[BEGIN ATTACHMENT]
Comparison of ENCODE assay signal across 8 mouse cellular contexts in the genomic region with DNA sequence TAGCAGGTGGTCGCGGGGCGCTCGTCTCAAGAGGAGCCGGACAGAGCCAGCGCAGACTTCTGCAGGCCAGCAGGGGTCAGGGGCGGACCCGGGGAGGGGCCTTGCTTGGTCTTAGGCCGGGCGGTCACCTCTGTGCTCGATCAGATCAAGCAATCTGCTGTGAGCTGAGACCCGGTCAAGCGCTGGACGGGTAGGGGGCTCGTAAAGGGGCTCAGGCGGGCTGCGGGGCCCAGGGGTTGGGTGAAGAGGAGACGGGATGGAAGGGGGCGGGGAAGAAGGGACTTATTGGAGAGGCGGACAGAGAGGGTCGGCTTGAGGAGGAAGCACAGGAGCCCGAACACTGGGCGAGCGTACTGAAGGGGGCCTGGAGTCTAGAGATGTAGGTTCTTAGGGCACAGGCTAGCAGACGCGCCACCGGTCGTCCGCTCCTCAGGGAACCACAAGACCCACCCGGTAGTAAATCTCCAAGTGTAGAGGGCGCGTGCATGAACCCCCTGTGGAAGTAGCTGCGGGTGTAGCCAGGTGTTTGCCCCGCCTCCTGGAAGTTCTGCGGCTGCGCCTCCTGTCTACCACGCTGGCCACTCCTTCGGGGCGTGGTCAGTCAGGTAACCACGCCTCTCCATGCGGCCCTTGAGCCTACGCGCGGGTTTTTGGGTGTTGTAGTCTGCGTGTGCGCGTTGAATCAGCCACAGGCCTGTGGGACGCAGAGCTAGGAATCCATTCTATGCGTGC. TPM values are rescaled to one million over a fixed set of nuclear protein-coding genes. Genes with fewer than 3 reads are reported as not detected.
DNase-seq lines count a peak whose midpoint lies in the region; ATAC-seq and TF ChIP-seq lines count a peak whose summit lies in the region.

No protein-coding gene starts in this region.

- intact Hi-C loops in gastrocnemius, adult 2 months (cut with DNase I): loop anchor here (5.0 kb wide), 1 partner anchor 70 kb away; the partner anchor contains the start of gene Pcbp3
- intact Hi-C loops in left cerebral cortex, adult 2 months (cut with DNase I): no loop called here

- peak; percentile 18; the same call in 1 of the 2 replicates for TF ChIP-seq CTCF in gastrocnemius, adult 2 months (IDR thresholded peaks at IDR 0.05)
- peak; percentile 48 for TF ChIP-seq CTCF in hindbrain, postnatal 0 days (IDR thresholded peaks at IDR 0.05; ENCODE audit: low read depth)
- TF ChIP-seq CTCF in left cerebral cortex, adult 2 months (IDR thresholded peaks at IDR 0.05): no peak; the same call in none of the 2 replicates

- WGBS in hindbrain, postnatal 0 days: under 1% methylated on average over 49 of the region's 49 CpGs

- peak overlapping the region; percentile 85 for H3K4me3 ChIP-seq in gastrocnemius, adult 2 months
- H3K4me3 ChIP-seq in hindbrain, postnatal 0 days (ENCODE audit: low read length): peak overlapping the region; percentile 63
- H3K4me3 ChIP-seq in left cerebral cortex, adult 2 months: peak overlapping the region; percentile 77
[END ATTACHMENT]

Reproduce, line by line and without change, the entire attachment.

Comparison of ENCODE assay signal across 8 mouse cellular contexts in the genomic region with DNA sequence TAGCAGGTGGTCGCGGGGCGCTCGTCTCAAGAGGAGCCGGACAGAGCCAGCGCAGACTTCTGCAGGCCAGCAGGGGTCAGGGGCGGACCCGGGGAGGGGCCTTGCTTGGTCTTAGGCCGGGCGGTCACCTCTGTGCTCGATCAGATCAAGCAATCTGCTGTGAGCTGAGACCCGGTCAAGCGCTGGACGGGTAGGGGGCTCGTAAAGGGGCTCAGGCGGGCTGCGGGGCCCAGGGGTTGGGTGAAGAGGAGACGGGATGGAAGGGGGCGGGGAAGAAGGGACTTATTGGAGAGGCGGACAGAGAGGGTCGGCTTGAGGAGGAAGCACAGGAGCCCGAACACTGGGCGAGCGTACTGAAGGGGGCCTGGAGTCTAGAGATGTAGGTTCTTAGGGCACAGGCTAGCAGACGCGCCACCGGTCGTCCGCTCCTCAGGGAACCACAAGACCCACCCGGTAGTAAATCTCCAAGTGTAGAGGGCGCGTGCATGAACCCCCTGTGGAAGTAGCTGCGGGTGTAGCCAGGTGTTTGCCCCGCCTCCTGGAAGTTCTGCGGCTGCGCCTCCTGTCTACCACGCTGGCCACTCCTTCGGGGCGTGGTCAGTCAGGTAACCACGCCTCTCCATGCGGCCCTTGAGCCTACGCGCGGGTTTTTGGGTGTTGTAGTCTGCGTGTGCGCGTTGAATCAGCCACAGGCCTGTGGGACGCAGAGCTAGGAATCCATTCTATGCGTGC. TPM values are rescaled to one million over a fixed set of nuclear protein-coding genes. Genes with fewer than 3 reads are reported as not detected.
DNase-seq lines count a peak whose midpoint lies in the region; ATAC-seq and TF ChIP-seq lines count a peak whose summit lies in the region.

No protein-coding gene starts in this region.

- intact Hi-C loops in gastrocnemius, adult 2 months (cut with DNase I): loop anchor here (5.0 kb wide), 1 partner anchor 70 kb away; the partner anchor contains the start of gene Pcbp3
- intact Hi-C loops in left cerebral cortex, adult 2 months (cut with DNase I): no loop called here

- peak; percentile 18; the same call in 1 of the 2 replicates for TF ChIP-seq CTCF in gastrocnemius, adult 2 months (IDR thresholded peaks at IDR 0.05)
- peak; percentile 48 for TF ChIP-seq CTCF in hindbrain, postnatal 0 days (IDR thresholded peaks at IDR 0.05; ENCODE audit: low read depth)
- TF ChIP-seq CTCF in left cerebral cortex, adult 2 months (IDR thresholded peaks at IDR 0.05): no peak; the same call in none of the 2 replicates

- WGBS in hindbrain, postnatal 0 days: under 1% methylated on average over 49 of the region's 49 CpGs

- peak overlapping the region; percentile 85 for H3K4me3 ChIP-seq in gastrocnemius, adult 2 months
- H3K4me3 ChIP-seq in hindbrain, postnatal 0 days (ENCODE audit: low read length): peak overlapping the region; percentile 63
- H3K4me3 ChIP-seq in left cerebral cortex, adult 2 months: peak overlapping the region; percentile 77